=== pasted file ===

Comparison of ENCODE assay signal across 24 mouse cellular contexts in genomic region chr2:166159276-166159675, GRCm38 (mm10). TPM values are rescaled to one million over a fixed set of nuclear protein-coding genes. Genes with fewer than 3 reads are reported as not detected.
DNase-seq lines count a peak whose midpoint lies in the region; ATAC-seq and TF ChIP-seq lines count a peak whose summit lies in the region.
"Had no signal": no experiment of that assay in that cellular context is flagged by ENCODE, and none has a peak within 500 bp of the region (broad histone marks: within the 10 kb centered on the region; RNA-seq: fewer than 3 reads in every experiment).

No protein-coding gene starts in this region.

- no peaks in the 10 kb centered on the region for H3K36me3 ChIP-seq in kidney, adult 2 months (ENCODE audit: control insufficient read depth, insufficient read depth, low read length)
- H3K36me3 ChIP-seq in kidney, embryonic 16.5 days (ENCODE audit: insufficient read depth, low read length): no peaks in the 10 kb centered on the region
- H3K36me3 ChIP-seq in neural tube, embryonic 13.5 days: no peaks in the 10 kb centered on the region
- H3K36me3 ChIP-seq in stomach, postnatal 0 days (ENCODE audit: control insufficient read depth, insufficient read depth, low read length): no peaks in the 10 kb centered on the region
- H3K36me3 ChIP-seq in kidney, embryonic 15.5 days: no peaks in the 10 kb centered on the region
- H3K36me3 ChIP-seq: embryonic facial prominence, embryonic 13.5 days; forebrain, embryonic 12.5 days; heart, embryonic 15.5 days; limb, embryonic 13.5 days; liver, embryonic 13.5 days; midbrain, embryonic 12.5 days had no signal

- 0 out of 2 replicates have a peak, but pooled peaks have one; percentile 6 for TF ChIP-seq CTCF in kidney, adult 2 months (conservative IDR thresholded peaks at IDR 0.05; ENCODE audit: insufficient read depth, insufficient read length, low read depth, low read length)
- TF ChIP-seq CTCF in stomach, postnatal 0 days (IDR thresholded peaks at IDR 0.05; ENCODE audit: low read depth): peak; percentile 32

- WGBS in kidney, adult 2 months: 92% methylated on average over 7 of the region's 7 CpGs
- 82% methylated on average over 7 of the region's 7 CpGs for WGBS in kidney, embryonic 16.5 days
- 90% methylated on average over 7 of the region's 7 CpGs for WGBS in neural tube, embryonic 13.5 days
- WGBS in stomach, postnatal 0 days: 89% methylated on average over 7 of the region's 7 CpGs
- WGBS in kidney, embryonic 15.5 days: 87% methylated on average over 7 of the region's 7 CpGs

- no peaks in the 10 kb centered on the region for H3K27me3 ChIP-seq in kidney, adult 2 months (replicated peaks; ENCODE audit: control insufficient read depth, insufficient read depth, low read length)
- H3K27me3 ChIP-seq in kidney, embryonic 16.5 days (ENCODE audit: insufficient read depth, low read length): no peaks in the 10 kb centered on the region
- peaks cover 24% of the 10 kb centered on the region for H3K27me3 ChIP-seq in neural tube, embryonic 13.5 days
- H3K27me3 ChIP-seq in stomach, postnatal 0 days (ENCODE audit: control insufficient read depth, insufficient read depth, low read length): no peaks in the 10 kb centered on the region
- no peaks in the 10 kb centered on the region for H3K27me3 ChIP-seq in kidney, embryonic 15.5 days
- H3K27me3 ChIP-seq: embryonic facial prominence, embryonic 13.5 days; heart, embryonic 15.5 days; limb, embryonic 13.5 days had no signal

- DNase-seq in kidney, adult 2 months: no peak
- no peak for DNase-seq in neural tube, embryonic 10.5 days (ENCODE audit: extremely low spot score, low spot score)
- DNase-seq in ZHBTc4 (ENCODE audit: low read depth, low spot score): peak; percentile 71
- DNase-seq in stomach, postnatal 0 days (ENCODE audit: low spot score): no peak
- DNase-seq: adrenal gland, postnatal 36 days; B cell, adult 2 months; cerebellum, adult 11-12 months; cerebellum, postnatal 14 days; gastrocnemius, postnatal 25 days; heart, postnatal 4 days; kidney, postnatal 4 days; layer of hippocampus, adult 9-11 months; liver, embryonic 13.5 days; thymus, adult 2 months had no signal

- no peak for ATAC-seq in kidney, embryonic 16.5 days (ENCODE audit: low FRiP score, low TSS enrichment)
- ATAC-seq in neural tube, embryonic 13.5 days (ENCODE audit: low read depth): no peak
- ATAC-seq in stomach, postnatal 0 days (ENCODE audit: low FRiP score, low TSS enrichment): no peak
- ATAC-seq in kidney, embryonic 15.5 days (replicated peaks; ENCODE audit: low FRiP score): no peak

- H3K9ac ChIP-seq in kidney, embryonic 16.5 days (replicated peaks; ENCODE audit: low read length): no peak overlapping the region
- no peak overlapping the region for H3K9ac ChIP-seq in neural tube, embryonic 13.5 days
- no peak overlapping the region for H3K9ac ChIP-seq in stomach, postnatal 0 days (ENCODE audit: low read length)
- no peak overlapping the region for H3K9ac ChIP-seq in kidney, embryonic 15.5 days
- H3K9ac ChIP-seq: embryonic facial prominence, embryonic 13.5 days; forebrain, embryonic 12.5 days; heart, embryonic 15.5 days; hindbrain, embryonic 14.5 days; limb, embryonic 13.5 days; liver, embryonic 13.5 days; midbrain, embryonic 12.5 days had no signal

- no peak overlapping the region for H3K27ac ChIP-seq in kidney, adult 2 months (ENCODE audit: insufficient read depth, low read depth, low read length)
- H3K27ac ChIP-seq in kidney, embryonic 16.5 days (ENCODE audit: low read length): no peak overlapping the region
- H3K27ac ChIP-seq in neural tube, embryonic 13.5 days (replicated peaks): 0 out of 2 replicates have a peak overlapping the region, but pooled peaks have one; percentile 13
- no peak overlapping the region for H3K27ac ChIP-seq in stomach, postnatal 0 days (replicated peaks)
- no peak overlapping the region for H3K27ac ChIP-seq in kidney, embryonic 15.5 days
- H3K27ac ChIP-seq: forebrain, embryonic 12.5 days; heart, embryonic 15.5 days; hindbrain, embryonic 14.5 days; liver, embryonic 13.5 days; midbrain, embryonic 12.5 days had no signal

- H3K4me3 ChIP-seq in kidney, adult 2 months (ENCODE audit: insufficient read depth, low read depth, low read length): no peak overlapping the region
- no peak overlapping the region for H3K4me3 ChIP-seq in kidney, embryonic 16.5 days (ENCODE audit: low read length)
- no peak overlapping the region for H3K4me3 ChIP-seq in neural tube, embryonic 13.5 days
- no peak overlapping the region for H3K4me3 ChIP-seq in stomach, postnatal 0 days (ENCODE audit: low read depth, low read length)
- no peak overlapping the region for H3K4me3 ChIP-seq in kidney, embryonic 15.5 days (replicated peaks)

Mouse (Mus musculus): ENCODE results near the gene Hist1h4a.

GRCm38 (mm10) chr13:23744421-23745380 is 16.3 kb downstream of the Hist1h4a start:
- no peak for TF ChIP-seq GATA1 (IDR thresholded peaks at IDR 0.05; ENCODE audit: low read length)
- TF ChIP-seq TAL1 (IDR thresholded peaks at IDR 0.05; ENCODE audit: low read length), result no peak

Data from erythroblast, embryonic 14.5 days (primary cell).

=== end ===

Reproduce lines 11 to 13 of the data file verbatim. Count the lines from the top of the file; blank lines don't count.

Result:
- 0 out of 2 replicates have a peak, but pooled peaks have one; percentile 6 for TF ChIP-seq CTCF in kidney, adult 2 months (conservative IDR thresholded peaks at IDR 0.05; ENCODE audit: insufficient read depth, insufficient read length, low read depth, low read length)
- TF ChIP-seq CTCF in stomach, postnatal 0 days (IDR thresholded peaks at IDR 0.05; ENCODE audit: low read depth): peak; percentile 32

- WGBS in kidney, adult 2 months: 92% methylated on average over 7 of the region's 7 CpGs